Purpose – Research on punk culture often falls prey to three main dilemmas. First, an ageist bias exists in most popular music research, resulting in the continued equating of music and youth. Second, punk culture research often uses a Marxist economic lens that implies fieldwork reveals already known conceptions of class and culture. Third, research on punk culture lacks ethnographic and narrative examinations. This ethnographic project explores my reentry into punk culture as an adult, exploring it from a new researcher perspective. It provides an insider's view of emerging cultural themes at the site that disrupts these traditional research approaches.
Methodology/approach – This ethnography examines punk culture at an inner city nonprofit arts establishment. Through grounded theory and using a fictional literary account, this research probes how rituals and cultural narratives pervade and maintain the scene.
Findings – Concepts such as carnival, jamming as an organizing process – and as an aesthetic moment – emerged through the research process. This ethnography found narratives constituted personal and communal identity.
Research limitations/implications – As a personal ethnography, this research contains experiences in one local arts center, and therefore is not necessarily generalizable to other sites or experiences.
Originality/value of paper – Using ethnography, I explored punk as one of my primary identities in tandem with younger members of the scene. It critiques Marxist and youth approaches that have stunted music scene research for decades.
The purpose of this paper is to explore narratives in a new nonprofit arts center. It includes the macro‐, meso‐, and personal narratives that keep the center organized in…
The purpose of this paper is to explore narratives in a new nonprofit arts center. It includes the macro‐, meso‐, and personal narratives that keep the center organized in the midst of the chaotic everyday activities. It advocates the explanatory force of narrative as an alternative to organizational life cycle theory for understanding organizational startups.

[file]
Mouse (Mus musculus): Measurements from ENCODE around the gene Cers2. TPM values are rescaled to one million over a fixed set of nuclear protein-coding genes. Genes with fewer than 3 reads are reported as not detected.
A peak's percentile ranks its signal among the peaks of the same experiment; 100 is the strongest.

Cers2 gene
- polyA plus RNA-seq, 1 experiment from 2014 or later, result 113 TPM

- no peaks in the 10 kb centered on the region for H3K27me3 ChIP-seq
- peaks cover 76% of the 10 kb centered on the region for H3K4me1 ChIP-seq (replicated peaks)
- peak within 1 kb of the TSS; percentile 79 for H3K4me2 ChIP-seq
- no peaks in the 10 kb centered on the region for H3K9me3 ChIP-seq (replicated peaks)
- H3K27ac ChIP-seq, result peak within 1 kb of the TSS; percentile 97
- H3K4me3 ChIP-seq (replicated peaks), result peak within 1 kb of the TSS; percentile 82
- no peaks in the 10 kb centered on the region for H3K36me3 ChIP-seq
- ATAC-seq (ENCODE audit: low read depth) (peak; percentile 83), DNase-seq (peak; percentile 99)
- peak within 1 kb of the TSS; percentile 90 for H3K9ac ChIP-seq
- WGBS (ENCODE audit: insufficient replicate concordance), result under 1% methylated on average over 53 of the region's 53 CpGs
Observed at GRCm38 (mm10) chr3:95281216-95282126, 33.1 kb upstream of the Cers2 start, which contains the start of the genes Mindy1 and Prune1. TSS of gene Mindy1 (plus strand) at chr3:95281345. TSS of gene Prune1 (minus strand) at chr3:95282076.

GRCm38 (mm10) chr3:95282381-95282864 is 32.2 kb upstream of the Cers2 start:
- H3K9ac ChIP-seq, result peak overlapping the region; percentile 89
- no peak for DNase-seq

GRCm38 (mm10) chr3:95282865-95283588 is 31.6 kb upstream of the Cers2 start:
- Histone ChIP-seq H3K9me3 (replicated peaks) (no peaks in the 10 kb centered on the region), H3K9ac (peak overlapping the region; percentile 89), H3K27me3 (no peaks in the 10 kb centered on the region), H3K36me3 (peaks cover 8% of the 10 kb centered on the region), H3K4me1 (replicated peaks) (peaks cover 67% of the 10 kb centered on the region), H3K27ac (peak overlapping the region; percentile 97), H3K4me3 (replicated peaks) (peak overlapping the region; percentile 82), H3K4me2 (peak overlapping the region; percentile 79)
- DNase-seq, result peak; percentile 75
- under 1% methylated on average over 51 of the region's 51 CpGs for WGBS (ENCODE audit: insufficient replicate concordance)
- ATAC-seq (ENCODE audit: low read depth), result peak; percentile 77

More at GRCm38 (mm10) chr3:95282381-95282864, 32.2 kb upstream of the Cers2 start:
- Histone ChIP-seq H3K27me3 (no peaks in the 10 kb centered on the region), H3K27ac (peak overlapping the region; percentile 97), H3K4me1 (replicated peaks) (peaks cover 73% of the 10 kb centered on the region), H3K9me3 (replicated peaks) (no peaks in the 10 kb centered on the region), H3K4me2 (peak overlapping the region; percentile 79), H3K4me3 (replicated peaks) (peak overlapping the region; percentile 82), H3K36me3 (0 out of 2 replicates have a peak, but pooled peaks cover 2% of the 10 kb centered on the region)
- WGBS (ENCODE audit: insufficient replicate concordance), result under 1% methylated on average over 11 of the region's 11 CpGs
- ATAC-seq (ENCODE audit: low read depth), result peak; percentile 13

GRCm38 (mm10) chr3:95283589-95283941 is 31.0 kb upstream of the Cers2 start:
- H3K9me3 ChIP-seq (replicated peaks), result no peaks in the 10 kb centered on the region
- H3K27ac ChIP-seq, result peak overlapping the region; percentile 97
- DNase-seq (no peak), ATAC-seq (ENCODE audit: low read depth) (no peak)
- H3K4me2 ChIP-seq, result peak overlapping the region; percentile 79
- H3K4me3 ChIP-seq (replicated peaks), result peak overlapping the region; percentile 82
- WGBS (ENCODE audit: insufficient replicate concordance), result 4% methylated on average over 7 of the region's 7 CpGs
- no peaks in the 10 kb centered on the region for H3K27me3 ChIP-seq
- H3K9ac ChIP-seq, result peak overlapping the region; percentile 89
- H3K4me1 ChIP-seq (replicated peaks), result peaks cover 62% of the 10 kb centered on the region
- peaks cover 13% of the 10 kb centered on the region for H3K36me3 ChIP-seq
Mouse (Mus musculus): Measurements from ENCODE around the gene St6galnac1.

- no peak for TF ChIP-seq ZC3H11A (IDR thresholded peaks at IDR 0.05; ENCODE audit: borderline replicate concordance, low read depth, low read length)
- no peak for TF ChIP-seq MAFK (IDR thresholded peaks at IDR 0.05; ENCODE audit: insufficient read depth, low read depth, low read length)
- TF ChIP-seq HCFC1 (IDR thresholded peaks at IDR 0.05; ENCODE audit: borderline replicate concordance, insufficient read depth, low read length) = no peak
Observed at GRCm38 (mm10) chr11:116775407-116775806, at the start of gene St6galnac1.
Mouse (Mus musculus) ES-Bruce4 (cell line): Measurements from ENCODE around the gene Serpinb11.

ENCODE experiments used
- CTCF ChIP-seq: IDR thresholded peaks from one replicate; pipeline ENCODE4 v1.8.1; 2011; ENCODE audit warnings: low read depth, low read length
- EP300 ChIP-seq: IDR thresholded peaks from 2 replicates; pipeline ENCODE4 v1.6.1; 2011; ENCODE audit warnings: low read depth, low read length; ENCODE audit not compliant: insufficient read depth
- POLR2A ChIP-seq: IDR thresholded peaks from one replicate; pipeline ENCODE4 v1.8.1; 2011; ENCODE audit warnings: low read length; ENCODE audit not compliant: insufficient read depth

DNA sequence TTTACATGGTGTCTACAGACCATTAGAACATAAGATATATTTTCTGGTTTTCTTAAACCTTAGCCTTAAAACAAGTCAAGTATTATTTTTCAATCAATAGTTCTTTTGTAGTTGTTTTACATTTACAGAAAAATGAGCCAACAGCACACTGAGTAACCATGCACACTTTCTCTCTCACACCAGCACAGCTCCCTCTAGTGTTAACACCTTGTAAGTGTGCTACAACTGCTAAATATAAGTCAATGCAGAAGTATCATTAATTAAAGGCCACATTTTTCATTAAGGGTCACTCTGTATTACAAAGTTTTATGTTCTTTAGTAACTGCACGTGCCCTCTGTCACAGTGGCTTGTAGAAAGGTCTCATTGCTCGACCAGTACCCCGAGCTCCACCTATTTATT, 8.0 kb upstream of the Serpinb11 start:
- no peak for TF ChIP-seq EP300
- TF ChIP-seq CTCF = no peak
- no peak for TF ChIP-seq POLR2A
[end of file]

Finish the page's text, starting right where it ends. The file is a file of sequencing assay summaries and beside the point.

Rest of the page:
This narrative ethnography involved participant observation, full participation, and narrative interviews over a three‐year period. Using grounded theory, narratives were examined to discover how they engendered and maintained order.
This paper contributes to the understanding narratives as a constitutional organizing and sensemaking process, including the narratives of “do it yourself,” and economic production, family and home, and personal narratives that constitute community, community boundaries, and identity, adding to our knowledge of organizing.
The research examined only one local nonprofit arts center, therefore the findings are specific to this site and the same types of narratives may not necessarily be found in other nonprofits.
This paper examines a nonprofit during start‐up. It validates support for the examination of organizations through narrative ethnography and narrative interviewing. It purports that narratives constitute social identity, rather than being the evidence of social identity.
Francisco J. Alatorre earned his law degree in Mexico, where he also practiced law before emigrating to the United States in 1991. He completed his Ph.D. degree in Justice Studies in 2011, and he is now Assistant Professor of Criminology at New Mexico State University, Las Cruces, New Mexico. His dissertation research involved a study of undocumented immigrants in Arizona.